Way, way back in the 20th century, I had landed my first-ever theater job working for Storefront Actors’ Theatre, right here in Portland, and boy did I think I the world had never seen such wild plays before. And then I saw a flyer about a production being put on in the basement of a speakeasy over on NW 10th & Everett.

The venue was then called The Long Goodbye – a bar and sometime music club. Now it’s a popular watering hole known as The Life of Riley, but in an earlier incarnation it was quite the hotbed of performative activity. And all of the sudden it was hosting someone I’d never heard of before, who was putting on this play with the funny name – Ubu the King. Its flyer claimed the original production had basically unleashed avant-garde theater into the world.

So I went, all by myself, to see what the fuss had once been about. Amazingly, what I beheld looked much like what the play’s first audiences witnessed way back in 1896:

[T]he scenery was painted to represent, by a child's conventions, indoors and out of doors, and even the torrid, temperate, and arctic zones at once. Opposite you, at the back of the stage, you saw apple trees in bloom, under a blue sky, and against the sky a small closed window and a fireplace . . . through the very midst of which . . . trooped in and out the clamorous and sanguinary persons of the drama. On the left was painted a bed, and at the foot of the bed a bare tree and snow falling. On the right there were palm trees . . . a door opened against the sky, and beside the door a skeleton dangled. A venerable gentleman in evening dress . . . trotted across the stage on the points of his toes between every scene and hung the new placard on its nail. (Arthur Symons)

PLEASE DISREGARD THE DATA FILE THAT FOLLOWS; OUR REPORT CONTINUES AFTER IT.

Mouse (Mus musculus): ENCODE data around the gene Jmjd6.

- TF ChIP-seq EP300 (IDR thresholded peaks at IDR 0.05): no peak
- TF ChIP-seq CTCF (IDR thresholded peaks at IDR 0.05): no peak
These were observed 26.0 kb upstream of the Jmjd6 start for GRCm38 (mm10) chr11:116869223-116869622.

Several near-riots took place during the premiere performance – an event to which we can only aspire today. W.B. Yeats was present for the premiere, which prompted him to say, “What more is possible? After us the Savage God.”

One of my favorite moments in the production I saw was a scene that called for the Polish army to march across Ukraine. The play’s ingenious metteurs en scène accomplished this by means of a clothesline from which Styrofoam head forms were suspended and could be yanked along in fits and starts; each one was an outlandish parody of a military thug, parading by while Ubu urged them obscenely on.

For me, the effect on my young mind was all Jarry could have hoped for. The gleeful transcendence of all things versimilitudinous was a liberation. Why should the stage, or performance, or language slavishly reproduce quotidiana? Why not be reckless and uproarious and make coming to the theater an event, a spectacle, rather than a literary observance?

And the rest is … lengthy. Since then I’ve seen Ubu Roi many times, but the shock of the new could never be repeated.

By the way. As if in proof that all our thoughts, which we think come unbidden, actually come from the collective unconscious, I was mulling Ubu over when a friend of a friend happened to mention that a new book’s just been released this month entitled The Play That Changed My Life: America’s Foremost Playwrights on the Plays That Influenced Them. Writers such as Lynn Nottage, Suzan-Lori Parks, Sarah Ruhl and John Patrick Shanley (to name only a few) discuss first seeing the play that propelled on their first faltering steps as would-be writers. I am heading over to Powell’s tomorrow to get the last copy in stock. Maybe I’ll catch you there.

Saturday, December 12, 2009